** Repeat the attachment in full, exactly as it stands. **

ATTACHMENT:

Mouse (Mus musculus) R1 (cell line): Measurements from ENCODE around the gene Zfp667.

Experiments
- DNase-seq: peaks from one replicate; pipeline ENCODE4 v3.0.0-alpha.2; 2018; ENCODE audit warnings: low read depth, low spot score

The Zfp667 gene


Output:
Mouse (Mus musculus) R1 (cell line): Measurements from ENCODE around the gene Zfp667.

Experiments
- DNase-seq: peaks from one replicate; pipeline ENCODE4 v3.0.0-alpha.2; 2018; ENCODE audit warnings: low read depth, low spot score

The Zfp667 gene